The brilliant, hauntingly beautiful second novel, twelve years in the making, from a writer whose previous novel Stay was a Globe and Mail Top 100 pick, a finalist for the Amazon First Novel Award, and made into a feature film.
When she was just fifteen, smart, sensitive Jane Standen lived through a nightmare: she lost the sweet five-year-old girl she was minding during a walk in the woods. The little girl was never found, leaving her family, and Jane, devastated. Now the grown-up Jane is an archivist at a small London museum that is about to close for lack of funding. As her one last project, she is searching the archives for scraps of information related to another missing person--a woman who disappeared some 125 years ago from a Victorian asylum. As the novel moves back and forth between the museum in contemporary London, the Victorian asylum, and a dilapidated country house that seems to connect both missing people, it unforgettably explores the repercussions of small acts, the power of affection, and the irrepressible vitality of everyday objects and events.
Here is a rivetting, gorgeously written novel that powerfully reminds us of the possibility that we are less alone than we might think.
AISLINN HUNTER's acclaimed collection of stories, What's Left Us, was a finalist for the Danuta Gleed Award and the ReLit Prize. Her poetry, Into the Early Hours, was shortlisted for the Dorothy Livesay Prize and won the Gerald Lampert Award. And her novel Stay (2002; reissued in 2013 by Anchor Canada) was a Globe and Mail Top 100 book, a finalist for the Amazon.ca First Novel Award, and has recently been made into a feature film starring Aidan Quinn and Taylor Schilling. The World Before Us is her first book of fiction in twelve years. After travelling to London and Edinburgh over the past few years to study for a PhD, Hunter now lives and teaches in Vancouver, British Columbia.
Winner of the Ethel Wilson Fiction Prize
Nominated for the BC Fiction Book Prize
An NPR Best Book of 2015
"A gaggle of querulous ghosts narrates the events in Aislinn Hunter's new novel The World Before Us. Hunter . . . brings a moody grace to these phantoms and to her telling of this rather quirky tale. . . . A memorable read."
“Two really good novels to read over the Christmas season, both describing links between events long apart and really (here comes the book cliché), impossible to put down. These are serious books yet fun reads.”
“The World Before Us is a powerful balancing act. . . . It moves confidently line-by-line, drawing us in. It is a novel of considerable beauty, threaded with violence and pain, a melancholic book with moments of grace and joy. It is a thought-provoking novel, haunting and haunted, rooted in the power of history and of the individuals within it, and outside it. . . . It is the sort of novel which forces you to look at the world—the people around you, the objects they hold dear—in a different light.”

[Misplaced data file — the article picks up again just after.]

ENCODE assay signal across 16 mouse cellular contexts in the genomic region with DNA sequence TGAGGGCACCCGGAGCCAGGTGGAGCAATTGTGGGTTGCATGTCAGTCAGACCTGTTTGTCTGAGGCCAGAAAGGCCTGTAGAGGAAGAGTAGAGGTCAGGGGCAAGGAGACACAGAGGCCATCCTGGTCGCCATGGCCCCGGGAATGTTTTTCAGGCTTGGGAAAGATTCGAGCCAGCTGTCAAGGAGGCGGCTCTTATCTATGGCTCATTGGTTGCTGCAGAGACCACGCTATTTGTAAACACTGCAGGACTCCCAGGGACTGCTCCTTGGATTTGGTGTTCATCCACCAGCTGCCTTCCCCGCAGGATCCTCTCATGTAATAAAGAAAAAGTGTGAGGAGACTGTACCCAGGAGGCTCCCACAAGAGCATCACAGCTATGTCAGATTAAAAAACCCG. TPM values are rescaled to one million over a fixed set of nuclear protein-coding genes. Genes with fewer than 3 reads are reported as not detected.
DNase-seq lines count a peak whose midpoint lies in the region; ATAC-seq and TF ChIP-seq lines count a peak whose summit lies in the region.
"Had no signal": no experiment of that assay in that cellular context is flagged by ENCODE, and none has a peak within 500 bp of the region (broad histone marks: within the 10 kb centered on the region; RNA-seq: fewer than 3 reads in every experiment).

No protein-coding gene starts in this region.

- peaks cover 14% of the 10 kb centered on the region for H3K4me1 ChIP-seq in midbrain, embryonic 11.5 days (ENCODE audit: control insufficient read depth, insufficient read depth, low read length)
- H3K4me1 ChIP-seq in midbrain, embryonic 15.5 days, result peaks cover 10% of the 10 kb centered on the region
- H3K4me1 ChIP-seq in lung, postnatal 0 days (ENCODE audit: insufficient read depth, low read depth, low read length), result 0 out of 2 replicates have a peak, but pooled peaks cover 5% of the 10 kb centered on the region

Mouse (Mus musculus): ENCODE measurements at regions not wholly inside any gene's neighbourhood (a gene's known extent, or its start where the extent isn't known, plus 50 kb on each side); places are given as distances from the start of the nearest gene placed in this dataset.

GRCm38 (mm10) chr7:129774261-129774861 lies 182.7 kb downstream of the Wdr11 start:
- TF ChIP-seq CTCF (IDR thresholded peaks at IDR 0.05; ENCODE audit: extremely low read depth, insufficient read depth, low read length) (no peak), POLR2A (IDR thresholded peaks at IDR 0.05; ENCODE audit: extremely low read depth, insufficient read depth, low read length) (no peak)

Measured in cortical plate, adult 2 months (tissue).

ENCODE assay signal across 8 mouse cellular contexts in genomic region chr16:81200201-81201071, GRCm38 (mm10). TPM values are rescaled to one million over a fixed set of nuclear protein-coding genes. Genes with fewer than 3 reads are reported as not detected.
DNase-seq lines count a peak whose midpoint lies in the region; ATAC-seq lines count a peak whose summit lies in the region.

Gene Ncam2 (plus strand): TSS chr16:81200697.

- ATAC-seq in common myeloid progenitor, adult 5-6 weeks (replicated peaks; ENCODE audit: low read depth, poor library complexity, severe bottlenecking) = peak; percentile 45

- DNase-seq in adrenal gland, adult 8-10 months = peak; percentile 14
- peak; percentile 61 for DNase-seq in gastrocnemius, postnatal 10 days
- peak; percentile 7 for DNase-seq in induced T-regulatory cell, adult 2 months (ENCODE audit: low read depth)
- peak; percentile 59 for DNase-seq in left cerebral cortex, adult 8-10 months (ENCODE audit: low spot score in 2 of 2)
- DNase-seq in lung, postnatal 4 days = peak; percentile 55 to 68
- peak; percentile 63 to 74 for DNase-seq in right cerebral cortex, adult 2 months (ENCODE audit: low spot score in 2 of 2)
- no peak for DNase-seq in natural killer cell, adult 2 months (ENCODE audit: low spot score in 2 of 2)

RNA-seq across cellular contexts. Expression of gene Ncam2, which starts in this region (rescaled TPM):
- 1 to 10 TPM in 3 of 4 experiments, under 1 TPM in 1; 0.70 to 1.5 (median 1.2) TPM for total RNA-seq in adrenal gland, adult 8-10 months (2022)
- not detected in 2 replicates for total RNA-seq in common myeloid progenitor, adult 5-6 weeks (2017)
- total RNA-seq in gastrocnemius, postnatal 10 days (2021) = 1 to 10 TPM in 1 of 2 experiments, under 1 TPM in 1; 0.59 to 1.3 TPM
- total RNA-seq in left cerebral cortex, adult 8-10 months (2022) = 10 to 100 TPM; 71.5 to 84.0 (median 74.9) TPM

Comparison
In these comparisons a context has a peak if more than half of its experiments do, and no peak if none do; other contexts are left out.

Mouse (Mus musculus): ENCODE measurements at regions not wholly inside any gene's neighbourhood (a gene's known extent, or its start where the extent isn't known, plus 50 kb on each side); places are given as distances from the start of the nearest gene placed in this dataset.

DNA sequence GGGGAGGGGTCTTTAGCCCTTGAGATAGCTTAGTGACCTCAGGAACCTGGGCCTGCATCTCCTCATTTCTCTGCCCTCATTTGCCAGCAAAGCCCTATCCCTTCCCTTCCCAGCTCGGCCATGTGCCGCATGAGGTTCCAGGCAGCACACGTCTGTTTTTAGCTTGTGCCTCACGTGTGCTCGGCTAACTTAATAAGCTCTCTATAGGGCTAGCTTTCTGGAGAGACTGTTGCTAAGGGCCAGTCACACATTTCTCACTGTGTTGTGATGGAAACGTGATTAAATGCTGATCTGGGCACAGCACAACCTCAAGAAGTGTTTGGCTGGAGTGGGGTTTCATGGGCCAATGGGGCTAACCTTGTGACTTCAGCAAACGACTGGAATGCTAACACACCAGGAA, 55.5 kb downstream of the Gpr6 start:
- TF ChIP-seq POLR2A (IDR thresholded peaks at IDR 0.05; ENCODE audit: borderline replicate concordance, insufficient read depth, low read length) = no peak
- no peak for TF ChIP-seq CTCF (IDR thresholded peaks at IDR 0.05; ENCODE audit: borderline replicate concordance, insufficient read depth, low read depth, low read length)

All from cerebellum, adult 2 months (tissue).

—The Globe and Mail
“A complex, subtle, and utterly haunting meditation on memory, history and mortality. This book is magnificent.”
?Emily St. John Mandel, author of National Book Award Finalist and New York Times bestseller Station Eleven
“An ambitious new novel about the vitality of objects and history’s knack for bleeding into the present. Intricate in both expression and construction, and dense in thematic implication, The World Before Us cleverly innovates while tipping a nod to classic Gothic tropes: dynastic rivalries, crumbling country houses, madhouses and vanished girls. Hunter is less tempted by spooky thrills than the chance to explore ways in which human affection resonates across time.”
“A haunting tale of loss and reconciliation. . . . The novel’s three timelines are deftly woven together, illustrating the ways life takes on meaning even through objects and places. Hunter refers to history as ‘a shifting trickster’ and uses that premise to hook readers, as they . . . embark on a quest for meaning and truth in the face of tragedy.”
“The novel’s characters are deeply imagined and multi-layered, and brought to life through potent scenes and fresh images. . . . The startling narrative point of view deepens the story, and even adds odd flashes of humour. Hunter . . . is a versatile writer, and with The World Before Us, she has created her most ambitious and original work, one that demands the deep, concentrated focus of its readers.”
—Quill and Quire
“A richly layered narrative harmonizing the past and present, dissolving the boundaries of time frames and showing the possible connections between people and places and objects. . . . The World Before Us is a well-constructed and thoughtful novel on serious subjects. The historical detail never overwhelms; instead it brings alive the past and shows the seamlessness of past and present, especially the human need for contact, which transcends time and place.”
—The Vancouver Sun
"[Aislinn Hunter] writes with crispness, precision and a restrained nod to the poetic. . . . Hunter’s skilful layering of past and present has created a work of great power. The World Before Us is a sensitive and melancholy meditation on life, death and the potency of the past that lingers on in the memory."
—The Guardian (UK)
“Once in a rare while a novel comes along to remind us of what great fiction can do: creating a world so sublimely felt that, for the hours we spend reading, we are lifted out of our own lives, and when we return we find ourselves immeasurably altered and enriched. The World Before Us by Aislinn Hunter is such a novel. It is a brilliant work of humanity and imagination, artful and breathtakingly beautiful, and it will continue to haunt long after you have finished reading.”